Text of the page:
Everything's bigger in Texas, we've heard it said.
In this case, that includes a ransomware attack taking dozens of local government systems offline.
What do we know about the Texas ransomware attack?
"On the morning of August 16, 2019, more than 20 entities in Texas reported a ransomware attack. The majority of these entities were smaller local governments," according the the Texas Department of Information Resources (DIR).
Texas SOC activated for incident response in ransomware attack
When the state realized how widespread the attack was, it activated its State Operations Center (SOC), and staffed it around the clock to help with incident response in the case.
The Texas DIR says 23 entities have been confirmed as victims of the Texas ransomware attack so far.
And as big as the ransomware attack is, it sounds as if the incident response resources are even bigger. Those assisting:
- Texas Department of Information Resources
- Texas Division of Emergency Management
- Texas Military Department
- The Texas A&M University System’s Security Operations Center / Critical Incident Response Team
- Texas Department of Public Safety
- Texas Public Utility Commission
- Department of Homeland Security
- Federal Bureau of Investigation – Cyber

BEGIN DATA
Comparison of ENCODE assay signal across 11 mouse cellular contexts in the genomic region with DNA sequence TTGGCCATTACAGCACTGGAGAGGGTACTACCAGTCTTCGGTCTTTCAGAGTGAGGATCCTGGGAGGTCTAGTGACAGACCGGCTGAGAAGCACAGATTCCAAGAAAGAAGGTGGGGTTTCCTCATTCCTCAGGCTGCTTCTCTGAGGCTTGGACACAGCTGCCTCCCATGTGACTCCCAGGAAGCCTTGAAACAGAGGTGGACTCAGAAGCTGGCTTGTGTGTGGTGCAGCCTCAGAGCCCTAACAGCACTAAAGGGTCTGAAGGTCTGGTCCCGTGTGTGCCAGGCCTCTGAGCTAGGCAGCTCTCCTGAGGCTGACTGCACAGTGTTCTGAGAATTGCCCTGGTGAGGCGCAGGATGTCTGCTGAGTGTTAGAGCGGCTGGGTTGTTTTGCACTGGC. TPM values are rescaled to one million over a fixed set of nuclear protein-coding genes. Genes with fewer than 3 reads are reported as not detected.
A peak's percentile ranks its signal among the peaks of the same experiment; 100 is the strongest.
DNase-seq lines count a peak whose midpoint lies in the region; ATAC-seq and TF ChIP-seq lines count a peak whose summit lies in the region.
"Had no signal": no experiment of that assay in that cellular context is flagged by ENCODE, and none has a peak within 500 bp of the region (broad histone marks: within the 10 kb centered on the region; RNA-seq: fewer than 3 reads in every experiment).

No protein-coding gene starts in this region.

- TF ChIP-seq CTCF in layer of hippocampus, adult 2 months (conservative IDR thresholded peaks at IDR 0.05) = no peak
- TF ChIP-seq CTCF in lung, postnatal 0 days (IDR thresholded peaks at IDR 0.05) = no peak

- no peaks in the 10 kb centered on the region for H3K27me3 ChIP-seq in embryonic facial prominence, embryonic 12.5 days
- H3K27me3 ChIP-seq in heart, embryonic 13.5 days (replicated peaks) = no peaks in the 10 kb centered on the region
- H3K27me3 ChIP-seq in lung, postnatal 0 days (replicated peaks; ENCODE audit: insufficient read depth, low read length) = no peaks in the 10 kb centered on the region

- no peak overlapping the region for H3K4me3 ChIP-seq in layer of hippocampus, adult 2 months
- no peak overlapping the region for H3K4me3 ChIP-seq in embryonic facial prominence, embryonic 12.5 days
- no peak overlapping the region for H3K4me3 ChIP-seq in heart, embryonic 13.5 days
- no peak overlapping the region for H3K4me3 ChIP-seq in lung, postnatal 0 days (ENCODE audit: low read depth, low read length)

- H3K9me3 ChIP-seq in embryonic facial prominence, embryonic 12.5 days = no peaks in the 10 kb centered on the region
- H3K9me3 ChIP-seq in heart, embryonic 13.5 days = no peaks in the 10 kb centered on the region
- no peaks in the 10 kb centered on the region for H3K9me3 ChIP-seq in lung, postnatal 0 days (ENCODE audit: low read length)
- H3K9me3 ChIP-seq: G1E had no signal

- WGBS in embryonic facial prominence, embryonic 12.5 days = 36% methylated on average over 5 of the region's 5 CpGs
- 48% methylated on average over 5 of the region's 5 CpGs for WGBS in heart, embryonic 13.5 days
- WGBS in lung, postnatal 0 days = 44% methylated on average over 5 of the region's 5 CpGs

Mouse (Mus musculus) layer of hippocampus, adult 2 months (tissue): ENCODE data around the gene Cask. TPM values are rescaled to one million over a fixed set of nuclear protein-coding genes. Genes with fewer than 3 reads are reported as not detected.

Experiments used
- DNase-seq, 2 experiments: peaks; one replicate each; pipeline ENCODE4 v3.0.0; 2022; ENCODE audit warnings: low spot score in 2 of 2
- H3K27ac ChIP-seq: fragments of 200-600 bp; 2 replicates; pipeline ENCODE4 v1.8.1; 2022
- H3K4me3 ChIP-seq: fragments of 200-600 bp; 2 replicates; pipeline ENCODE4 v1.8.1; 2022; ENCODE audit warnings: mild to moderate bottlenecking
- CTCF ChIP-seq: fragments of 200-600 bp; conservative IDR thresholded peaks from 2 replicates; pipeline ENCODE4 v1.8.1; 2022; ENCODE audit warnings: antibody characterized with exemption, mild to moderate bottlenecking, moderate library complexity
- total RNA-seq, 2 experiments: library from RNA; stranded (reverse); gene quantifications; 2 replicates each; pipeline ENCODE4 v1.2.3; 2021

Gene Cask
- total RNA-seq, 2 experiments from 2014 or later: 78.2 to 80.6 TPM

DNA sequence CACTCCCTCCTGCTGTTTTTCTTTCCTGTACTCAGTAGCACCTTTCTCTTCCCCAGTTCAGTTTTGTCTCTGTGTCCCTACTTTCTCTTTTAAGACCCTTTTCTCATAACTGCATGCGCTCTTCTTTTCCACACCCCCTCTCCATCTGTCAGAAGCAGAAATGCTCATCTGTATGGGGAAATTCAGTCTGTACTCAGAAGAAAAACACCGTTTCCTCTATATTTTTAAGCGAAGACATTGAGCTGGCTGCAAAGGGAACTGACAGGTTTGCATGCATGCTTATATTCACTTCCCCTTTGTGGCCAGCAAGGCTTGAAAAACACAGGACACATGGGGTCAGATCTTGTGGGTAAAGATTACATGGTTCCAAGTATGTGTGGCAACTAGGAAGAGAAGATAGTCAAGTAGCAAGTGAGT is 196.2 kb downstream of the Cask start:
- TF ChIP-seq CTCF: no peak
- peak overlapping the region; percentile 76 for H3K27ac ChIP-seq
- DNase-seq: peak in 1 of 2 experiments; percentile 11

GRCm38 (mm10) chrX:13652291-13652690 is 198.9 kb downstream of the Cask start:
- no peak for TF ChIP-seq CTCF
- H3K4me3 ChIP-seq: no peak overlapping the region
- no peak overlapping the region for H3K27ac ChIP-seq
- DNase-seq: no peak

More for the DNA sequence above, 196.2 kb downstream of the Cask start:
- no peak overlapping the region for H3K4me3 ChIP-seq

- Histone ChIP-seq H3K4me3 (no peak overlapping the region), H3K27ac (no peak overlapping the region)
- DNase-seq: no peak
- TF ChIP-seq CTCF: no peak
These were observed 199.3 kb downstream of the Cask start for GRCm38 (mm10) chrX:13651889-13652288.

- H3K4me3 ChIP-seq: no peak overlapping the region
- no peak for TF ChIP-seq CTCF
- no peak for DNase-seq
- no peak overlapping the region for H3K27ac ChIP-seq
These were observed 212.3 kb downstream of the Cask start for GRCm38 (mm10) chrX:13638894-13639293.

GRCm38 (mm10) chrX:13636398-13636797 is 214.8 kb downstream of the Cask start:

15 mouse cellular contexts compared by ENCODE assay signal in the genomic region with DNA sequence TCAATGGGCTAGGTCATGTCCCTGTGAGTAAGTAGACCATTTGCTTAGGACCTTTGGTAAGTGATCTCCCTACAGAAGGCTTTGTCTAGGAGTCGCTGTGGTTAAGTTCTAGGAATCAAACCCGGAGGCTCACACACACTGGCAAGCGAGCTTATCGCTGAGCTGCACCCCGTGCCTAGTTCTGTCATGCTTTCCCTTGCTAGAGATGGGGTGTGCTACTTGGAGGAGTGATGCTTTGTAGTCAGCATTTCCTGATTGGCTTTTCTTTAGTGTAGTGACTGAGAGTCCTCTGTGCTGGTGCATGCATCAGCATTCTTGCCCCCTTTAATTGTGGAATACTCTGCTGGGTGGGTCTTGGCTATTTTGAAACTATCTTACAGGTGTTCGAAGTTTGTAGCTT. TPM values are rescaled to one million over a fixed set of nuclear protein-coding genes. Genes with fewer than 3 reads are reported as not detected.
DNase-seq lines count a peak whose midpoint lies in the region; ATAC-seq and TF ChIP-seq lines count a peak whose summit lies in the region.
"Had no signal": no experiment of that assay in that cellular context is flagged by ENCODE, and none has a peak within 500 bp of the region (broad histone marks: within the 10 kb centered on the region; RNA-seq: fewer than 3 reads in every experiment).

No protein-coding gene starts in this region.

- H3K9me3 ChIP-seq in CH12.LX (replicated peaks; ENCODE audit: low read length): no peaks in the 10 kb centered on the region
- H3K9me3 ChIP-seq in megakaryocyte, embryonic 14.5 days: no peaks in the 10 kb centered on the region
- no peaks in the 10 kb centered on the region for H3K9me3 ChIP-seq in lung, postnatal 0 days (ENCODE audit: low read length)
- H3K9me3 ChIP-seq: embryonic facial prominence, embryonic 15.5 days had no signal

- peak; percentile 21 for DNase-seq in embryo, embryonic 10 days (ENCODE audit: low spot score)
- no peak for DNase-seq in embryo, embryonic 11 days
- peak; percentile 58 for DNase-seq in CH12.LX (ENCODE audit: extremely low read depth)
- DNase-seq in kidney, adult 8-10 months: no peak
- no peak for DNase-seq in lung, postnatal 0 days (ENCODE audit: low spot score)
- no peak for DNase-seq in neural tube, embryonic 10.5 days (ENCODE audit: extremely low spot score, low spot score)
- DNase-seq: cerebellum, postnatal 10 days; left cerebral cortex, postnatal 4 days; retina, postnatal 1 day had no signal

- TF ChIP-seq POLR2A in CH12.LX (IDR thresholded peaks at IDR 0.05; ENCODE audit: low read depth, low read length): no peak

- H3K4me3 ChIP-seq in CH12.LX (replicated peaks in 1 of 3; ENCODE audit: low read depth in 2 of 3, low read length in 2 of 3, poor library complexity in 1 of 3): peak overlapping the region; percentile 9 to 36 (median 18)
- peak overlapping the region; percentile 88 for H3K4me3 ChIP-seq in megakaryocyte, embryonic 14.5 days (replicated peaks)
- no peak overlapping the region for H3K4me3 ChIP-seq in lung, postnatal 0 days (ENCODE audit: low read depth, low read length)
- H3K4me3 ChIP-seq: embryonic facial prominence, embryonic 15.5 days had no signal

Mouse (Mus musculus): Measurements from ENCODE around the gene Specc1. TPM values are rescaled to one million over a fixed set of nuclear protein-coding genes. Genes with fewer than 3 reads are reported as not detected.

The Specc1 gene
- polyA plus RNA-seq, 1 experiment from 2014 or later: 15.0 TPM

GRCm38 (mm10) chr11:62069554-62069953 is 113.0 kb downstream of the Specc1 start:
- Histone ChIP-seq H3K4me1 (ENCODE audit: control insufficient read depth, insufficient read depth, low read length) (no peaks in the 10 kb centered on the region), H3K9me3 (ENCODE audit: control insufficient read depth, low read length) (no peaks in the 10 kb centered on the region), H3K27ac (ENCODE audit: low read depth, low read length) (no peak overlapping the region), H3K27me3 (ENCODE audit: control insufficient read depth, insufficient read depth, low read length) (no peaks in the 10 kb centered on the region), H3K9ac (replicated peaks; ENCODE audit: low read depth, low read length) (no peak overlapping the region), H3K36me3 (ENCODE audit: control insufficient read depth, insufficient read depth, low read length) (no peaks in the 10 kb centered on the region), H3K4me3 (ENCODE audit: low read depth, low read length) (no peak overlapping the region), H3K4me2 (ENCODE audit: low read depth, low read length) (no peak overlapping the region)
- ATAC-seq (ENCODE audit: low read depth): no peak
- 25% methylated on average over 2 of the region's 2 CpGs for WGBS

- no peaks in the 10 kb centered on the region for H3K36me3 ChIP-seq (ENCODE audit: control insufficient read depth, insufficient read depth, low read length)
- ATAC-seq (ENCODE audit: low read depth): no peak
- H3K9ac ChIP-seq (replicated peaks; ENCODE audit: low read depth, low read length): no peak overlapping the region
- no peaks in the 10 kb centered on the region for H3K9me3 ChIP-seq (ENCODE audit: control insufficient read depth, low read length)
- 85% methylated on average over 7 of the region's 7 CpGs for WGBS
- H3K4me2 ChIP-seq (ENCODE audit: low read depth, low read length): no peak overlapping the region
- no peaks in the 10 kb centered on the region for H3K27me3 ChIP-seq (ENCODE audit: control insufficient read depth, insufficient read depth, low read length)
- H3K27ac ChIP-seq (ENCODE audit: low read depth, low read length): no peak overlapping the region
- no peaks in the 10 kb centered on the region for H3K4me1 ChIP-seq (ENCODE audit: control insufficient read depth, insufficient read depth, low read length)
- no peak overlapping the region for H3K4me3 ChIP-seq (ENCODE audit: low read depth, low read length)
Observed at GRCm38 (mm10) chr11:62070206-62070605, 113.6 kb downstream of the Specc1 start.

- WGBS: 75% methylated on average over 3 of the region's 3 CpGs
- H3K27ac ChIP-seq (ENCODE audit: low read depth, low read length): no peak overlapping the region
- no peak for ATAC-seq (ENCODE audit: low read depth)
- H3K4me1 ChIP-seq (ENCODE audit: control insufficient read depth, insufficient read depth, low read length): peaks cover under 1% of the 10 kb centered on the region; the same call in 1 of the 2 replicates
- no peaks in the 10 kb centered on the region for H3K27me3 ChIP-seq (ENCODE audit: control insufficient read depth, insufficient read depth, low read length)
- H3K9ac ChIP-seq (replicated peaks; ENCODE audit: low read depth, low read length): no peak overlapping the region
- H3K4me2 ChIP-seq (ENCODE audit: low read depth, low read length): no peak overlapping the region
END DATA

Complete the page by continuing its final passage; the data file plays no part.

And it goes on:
- Federal Emergency Management Agency (FEMA)
- "Other federal cybersecurity partners"
Attribution: who was behind Texas ransomware attack?
The Texas Department of Information Resources says that incident response and recovery is the focus right now, which is something we often hear from security leaders and teams at SecureWorld conferences across North America.
However, the agency did share one clue about the potential source of the attack: "At this time, the evidence gathered indicates the attacks came from one single threat actor."
What else do we know about the Texas ransomware attack?
For one thing, we know that State of Texas systems and networks have not been impacted.
For another, we know that ZDNet is reporting on the actual ransomware strain involved:
"ZDNet has learned from a local source that the ransomware that infected the networks of the 23 local Texas governments encrypts files and then adds the .JSE extension at the end.
This ransomware strain does not have its own name, being generally called the .jse ransomware—although some antivirus vendors detect it as Nemucod, under the name of the trojan that drops it on infected hosts."
And lastly, we know this will be a topic of discussion among cybersecurity professionals at SecureWorld Dallas on October 9-10. Keynote speaker and Dallas cybersecurity attorney Shawn Tuma will be all over it.
SecureWorld will update this story with new information when we have it.